There is something about going to a farmers market that makes me feel like I’ve taken a step back in time. My grandparents and parents were farmers, so I cherish the childhood memories I have of helping them plant their gardens and reaping the rewards a few months later. I especially love the memory of me and my grandma shucking peas together.

To celebrate the longer, warmer days, I wanted to give a shoutout to some of my favorite farmers markets across our great nation. Consider visiting one of these markets as part of your weekly routine if for nothing other than to stop and smell the flowers you’re sure to buy.

1. Union Square Greenmarket, New York City, New York

Union Square Greenmarket is located on the north and west sides of Union Square. It is open year-round on Mondays, Wednesdays, Fridays, and Saturdays. This fun, lively market carries many types of fruits, vegetables, freshly baked breads and pastries, homemade jams, flowers, and more. The early bird catches the worm here since farmers who run out of stock may leave early.

2. Eastern Market, Washington, D.C.

For over 136 years, Eastern Market has served as a community hub, connecting neighbors, families, and visitors from around the world. Located in the heart of the historic Capitol Hill neighborhood, Eastern Market is D.C.’s destination for fresh food and community events, and on the weekends, local farm fresh produce and handmade arts and crafts.

From Tuesday through Sunday, merchants serve the finest meats, poultry, seafood, produce, pasta, baked goods, and cheeses from around the world. On weekends, the Eastern Market buzzes with excitement, live music, and local flair. Beyond fruits, veggies, and fresh flowers, over 100 exhibitors of handmade arts, crafts, jewelry, and antiques offer something for everyone.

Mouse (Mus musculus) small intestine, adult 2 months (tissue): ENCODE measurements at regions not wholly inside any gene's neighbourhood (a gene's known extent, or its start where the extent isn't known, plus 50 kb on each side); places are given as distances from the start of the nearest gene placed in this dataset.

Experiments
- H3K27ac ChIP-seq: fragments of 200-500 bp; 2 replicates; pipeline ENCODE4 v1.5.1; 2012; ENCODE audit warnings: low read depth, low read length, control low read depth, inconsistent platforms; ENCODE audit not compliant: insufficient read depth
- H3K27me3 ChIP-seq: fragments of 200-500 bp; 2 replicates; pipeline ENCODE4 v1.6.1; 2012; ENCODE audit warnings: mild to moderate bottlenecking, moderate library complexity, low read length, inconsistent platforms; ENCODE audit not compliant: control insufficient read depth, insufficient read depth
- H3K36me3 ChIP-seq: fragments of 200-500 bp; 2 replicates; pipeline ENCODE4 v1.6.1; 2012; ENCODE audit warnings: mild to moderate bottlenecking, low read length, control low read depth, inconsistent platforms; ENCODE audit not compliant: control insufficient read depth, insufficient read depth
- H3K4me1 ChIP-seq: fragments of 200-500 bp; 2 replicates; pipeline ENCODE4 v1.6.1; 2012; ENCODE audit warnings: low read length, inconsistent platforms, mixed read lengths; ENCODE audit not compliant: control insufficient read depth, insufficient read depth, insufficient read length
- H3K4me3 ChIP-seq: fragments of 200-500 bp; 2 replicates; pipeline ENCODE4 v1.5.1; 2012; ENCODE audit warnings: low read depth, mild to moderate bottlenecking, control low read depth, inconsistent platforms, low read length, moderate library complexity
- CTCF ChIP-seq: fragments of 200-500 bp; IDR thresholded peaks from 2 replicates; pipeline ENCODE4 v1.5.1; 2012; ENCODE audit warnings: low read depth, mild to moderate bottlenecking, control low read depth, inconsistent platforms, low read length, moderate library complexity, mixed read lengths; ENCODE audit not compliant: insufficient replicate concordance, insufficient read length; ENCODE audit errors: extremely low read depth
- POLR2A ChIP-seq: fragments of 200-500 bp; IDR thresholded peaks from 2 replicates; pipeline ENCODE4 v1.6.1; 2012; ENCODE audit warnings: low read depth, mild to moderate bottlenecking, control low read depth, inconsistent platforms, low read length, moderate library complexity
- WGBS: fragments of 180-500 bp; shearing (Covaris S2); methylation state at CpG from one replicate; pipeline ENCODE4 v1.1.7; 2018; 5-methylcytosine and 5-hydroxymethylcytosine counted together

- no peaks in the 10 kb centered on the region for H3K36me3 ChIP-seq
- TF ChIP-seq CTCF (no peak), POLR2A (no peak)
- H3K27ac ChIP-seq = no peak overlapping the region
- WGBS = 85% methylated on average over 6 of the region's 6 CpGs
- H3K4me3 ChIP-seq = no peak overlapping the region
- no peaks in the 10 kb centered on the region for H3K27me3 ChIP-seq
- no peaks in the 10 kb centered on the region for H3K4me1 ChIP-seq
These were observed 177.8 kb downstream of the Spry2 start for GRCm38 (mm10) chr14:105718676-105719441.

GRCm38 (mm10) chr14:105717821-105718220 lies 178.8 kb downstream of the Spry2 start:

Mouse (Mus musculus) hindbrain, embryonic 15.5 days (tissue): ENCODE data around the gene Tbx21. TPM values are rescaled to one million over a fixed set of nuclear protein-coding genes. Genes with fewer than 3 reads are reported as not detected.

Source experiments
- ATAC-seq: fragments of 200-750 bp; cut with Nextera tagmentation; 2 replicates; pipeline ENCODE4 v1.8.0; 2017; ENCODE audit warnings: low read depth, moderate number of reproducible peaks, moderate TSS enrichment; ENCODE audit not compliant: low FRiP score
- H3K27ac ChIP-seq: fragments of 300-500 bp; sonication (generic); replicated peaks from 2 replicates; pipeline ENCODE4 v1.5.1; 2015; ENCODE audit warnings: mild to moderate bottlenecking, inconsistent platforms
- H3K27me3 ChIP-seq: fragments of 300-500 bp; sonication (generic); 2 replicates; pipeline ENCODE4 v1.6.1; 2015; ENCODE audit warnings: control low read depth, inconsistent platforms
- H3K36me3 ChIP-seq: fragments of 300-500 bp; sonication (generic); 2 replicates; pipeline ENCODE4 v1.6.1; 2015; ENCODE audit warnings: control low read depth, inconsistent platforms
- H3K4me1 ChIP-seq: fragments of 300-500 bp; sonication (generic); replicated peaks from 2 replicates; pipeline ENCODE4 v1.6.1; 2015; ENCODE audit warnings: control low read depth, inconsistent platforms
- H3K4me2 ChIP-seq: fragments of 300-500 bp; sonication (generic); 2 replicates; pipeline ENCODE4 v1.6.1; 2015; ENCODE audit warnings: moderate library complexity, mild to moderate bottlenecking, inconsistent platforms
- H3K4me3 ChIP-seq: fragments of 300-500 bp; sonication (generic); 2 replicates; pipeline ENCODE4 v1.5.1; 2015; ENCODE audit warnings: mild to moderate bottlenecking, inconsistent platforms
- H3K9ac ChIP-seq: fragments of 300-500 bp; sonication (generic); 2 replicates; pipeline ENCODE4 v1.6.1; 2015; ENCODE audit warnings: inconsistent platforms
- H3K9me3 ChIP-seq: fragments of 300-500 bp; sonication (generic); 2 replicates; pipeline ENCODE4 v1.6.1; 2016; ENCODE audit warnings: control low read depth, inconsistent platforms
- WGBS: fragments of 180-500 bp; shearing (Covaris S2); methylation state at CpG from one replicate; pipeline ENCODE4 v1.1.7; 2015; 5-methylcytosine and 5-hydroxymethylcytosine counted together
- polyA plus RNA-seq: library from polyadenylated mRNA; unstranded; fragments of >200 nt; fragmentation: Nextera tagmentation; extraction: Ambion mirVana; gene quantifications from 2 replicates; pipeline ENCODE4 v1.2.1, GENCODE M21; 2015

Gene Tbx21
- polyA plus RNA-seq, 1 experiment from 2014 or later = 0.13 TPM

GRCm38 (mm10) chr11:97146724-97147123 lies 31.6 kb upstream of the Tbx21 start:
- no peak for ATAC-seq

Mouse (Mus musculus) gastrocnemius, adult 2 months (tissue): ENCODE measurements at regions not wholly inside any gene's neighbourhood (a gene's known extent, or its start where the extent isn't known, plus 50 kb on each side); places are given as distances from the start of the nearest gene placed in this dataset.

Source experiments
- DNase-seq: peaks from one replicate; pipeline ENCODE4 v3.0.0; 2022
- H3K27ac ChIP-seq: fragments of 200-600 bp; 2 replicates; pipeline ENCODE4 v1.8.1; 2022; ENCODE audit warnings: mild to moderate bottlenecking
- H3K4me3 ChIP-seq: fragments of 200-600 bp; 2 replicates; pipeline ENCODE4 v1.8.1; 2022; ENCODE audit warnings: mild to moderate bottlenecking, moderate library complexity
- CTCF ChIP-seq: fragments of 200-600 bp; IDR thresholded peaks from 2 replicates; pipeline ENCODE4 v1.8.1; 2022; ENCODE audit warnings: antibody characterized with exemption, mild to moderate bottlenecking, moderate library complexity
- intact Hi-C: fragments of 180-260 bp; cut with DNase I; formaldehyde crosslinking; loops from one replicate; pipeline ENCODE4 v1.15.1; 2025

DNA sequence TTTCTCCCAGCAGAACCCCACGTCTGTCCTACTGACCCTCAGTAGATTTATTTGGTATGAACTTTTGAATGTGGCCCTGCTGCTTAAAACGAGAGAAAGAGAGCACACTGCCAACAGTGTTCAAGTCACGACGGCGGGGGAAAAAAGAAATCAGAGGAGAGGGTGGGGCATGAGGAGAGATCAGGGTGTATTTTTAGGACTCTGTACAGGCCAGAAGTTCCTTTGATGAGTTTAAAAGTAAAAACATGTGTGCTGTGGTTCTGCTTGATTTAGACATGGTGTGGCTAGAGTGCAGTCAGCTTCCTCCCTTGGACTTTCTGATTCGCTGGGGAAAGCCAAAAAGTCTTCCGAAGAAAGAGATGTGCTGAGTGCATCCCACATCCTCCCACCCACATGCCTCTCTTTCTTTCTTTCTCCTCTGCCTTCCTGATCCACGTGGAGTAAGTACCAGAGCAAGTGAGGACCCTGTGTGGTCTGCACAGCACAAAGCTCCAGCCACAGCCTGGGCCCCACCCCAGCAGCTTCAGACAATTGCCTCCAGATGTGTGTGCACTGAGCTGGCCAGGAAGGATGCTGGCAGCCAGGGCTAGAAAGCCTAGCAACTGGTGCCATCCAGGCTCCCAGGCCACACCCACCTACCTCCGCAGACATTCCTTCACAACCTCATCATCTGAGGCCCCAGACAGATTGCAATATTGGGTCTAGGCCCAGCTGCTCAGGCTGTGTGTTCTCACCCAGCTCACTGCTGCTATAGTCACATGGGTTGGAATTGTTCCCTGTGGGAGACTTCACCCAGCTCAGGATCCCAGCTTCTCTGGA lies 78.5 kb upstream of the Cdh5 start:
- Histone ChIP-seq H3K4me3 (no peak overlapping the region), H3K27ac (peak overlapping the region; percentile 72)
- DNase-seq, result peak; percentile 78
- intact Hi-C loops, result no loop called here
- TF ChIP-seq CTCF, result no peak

3. Charleston Farmers Market, Charleston, South Carolina

Nestled in the Historic District in downtown Charleston, the market is open each Saturday from April through the end of November. Additional markets are held on Sundays during the Piccolo Spoleto Festival in May and June and on Saturdays and Sundays in December for the Holiday Market.

The Charleston Farmers Market has something for everyone. There’s a variety of local produce, plants, herbs, and cut flowers as well as breakfast and lunch vendors, live entertainment, and an assortment of arts and crafts from local artisans.

4. Copley Square Farmers Market, Boston, Massachusetts

The Copley Square Farmers Market is Boston’s biggest and busiest farmers market, located in the heart of Back Bay’s commercial and cultural hub. With all the colorful produce and meats, you’ll be sure to find something healthy and delicious to serve up for dinner.

Take a stroll through the market on your way home from work and enjoy the blue skies, bright sun, and perfect temperatures. The market runs Tuesday through Friday from 11 a.m. to 6 p.m. and features over two dozen Massachusetts farmers offering a vibrant selection of fresh foods.

5. Green City Market, Chicago, Illinois

Chicago’s first and largest year-round sustainable farmers market, Green City Market, provides a marketplace for purchasing sustainably grown food. The market allows farmers and local producers to connect directly with chefs and the greater Chicago community.